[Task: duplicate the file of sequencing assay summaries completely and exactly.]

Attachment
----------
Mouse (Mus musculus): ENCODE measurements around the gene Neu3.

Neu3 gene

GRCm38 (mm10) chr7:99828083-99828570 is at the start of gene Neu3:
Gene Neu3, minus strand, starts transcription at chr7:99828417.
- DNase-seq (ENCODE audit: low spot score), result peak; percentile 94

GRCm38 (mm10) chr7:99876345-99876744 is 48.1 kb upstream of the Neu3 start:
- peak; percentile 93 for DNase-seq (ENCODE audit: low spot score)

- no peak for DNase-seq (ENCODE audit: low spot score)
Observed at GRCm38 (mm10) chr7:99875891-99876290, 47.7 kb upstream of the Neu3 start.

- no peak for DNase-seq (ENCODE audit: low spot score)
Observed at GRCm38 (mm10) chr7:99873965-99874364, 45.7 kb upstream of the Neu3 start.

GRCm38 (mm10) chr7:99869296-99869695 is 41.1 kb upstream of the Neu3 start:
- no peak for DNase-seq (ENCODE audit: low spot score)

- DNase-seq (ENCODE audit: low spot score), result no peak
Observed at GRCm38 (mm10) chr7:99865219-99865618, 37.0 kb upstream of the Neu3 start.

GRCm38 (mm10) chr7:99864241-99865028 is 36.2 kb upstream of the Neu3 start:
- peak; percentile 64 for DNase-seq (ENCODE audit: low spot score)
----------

Mouse (Mus musculus): ENCODE measurements around the gene Neu3.

Neu3 gene

GRCm38 (mm10) chr7:99828083-99828570 is at the start of gene Neu3:
Gene Neu3, minus strand, starts transcription at chr7:99828417.
- DNase-seq (ENCODE audit: low spot score), result peak; percentile 94

GRCm38 (mm10) chr7:99876345-99876744 is 48.1 kb upstream of the Neu3 start:
- peak; percentile 93 for DNase-seq (ENCODE audit: low spot score)

- no peak for DNase-seq (ENCODE audit: low spot score)
Observed at GRCm38 (mm10) chr7:99875891-99876290, 47.7 kb upstream of the Neu3 start.

- no peak for DNase-seq (ENCODE audit: low spot score)
Observed at GRCm38 (mm10) chr7:99873965-99874364, 45.7 kb upstream of the Neu3 start.

GRCm38 (mm10) chr7:99869296-99869695 is 41.1 kb upstream of the Neu3 start:
- no peak for DNase-seq (ENCODE audit: low spot score)

- DNase-seq (ENCODE audit: low spot score), result no peak
Observed at GRCm38 (mm10) chr7:99865219-99865618, 37.0 kb upstream of the Neu3 start.

GRCm38 (mm10) chr7:99864241-99865028 is 36.2 kb upstream of the Neu3 start:
- peak; percentile 64 for DNase-seq (ENCODE audit: low spot score)